On this day in 1800, Barnaba Chiaramonti was crowned Pope Pius VII. Unusually, he was not crowned in Rome. Even more unusually, his papal tiara was made from papier-mâché. The problem was that the previous Pope had been stolen and his crown had been lost at the same time.
In 1789, the French Revolution had caused a great deal of trouble for his predecessor Pius VI. For a start his effigy had been burned outside the Palais Royal. Then, in 1790, all the lands and possessions of the Roman Catholic Church were sold off to the highest bidder and all religious orders were dissolved. The following year, he broke off diplomatic relations with France. When King Louis XVI was guillotined in 1793, his daughter petitioned Rome to have him made a saint. Pius VI was all in favour, he saw the king as a martyr.
Napoleon saw the Pope as an enemy. In 1798 his troops entered Rome and demanded that he renounce his temporal authority. When he refused, they looted his residence, not even the doors were left in place. They also took him prisoner. Pius VI died in exile in 1799. Chiaramonti was made Pope in 1800, but the upheaval made a ceremony in Rome impossible. Also, there was no longer anything to crown him with. They would need to improvise. A new papal tiara was made from papier-mâché and, covered with silver cloth and jewels donated by the aristocratic ladies of Venice, it looked okay.
In 1804, Napoleon presented the Pope with a new tiara. It was partly made up from the bits of previous papal crown which the French had looted and smashed up. It’s hard to see at as anything but a snub. Your average papal triple crown weighed anywhere between 2 lb and 5lb. That sounds quite heavy for a hat, but the one Napoleon had made for Pius VII weighed 18 lb. Also it was too small, and it had inscriptions inside saying how great Napoleon was. The Pope never wore it. If you look at this painting of Napoleon arrogantly crowning himself Emperor, you can see Pius VII seated and someone behind him holding the crown.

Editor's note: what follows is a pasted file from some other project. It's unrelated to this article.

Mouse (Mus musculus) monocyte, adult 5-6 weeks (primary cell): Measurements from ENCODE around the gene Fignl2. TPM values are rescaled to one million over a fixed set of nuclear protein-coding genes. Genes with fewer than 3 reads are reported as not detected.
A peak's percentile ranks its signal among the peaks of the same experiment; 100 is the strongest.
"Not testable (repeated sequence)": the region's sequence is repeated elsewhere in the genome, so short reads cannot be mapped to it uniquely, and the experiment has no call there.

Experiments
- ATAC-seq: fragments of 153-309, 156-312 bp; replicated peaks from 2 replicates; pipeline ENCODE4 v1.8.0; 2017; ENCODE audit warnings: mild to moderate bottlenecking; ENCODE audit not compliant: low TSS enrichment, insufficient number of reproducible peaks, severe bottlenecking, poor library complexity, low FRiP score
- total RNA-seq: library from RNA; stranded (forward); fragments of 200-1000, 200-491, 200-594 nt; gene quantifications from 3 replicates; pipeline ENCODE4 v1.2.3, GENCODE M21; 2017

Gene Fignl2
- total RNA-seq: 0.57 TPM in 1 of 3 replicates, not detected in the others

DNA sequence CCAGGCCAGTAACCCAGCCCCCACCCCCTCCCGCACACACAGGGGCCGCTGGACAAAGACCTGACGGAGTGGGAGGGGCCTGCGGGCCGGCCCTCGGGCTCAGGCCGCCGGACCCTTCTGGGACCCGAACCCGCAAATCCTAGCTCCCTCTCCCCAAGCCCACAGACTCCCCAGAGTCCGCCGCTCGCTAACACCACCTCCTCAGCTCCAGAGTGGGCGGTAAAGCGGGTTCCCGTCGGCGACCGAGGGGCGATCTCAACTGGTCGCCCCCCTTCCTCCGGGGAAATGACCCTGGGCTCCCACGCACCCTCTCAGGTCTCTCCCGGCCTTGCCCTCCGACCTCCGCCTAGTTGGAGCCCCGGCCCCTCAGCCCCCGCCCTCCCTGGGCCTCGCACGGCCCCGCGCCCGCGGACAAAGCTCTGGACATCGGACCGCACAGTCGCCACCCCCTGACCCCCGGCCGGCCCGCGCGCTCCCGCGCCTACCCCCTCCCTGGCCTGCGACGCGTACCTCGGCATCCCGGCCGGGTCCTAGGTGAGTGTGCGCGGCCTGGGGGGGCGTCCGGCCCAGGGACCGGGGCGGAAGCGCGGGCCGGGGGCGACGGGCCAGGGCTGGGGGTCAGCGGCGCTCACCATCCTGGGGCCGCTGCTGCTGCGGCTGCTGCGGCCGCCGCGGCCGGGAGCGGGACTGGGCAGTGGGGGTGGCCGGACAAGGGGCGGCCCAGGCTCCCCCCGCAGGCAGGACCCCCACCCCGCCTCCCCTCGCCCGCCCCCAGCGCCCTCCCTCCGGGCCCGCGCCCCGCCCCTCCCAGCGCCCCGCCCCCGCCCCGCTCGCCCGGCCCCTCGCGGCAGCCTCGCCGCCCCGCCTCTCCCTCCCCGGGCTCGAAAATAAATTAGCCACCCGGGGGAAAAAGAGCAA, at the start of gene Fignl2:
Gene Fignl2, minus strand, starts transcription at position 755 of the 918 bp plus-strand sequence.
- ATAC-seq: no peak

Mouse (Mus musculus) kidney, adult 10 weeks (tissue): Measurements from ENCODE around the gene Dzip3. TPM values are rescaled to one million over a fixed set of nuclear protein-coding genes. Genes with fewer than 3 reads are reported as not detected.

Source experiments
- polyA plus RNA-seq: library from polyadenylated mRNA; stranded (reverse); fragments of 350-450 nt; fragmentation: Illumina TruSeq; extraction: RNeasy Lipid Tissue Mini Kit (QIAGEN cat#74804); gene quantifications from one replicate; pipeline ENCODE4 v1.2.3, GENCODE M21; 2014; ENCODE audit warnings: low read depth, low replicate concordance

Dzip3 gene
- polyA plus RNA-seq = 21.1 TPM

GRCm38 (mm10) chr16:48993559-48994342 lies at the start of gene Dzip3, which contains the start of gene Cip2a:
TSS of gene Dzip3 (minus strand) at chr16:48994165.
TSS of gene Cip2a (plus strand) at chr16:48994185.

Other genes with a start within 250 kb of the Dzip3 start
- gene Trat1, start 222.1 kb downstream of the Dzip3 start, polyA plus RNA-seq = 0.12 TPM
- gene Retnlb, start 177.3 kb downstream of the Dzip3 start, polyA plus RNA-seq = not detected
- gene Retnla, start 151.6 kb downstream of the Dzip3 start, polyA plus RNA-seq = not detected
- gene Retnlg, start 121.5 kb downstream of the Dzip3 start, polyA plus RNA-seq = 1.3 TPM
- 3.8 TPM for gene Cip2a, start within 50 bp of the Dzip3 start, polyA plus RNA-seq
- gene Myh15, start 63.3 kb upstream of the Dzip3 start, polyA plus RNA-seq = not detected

It is not surprising that, given the alternative, the Pope quite liked his paper crown. Even when he was given a new, silver one in 1820, he still preferred it. Other subsequent Popes liked it too. It was much more comfortable, especially during long ceremonies. Then, in 1834, Pope Gregory XVI had a new one made because he thought it was a bit demeaning for the Vicar of Christ to be wearing a paper crown. Though his successor, Pope Pius IX, dusted it off and wore it sometimes, when he thought no one would notice.
The triple crown was abandoned altogether in 1963 and while I was researching the paper crown, I started to wonder why the Pope ever wore a hat made out of three crowns in the first place. I couldn’t come up with a definitive answer. Papal headgear seems to have started out with only one crown in the ninth century, increased to two around the thirteenth century and then a hundred years later they added another. No one seems clear about what they represent but it’s a good job they stopped at three. I did find this rather splendid picture of Ottoman Sultan, Suleiman the Magnificent though. He had a four tiered crown made for himself, just to prove that he was more powerful than the Pope. He also added a large plume to the top and it seems very suitable for someone called ‘the Magnificent’. I don’t think he wore his either, he just kept it beside him while he was receiving important visitors.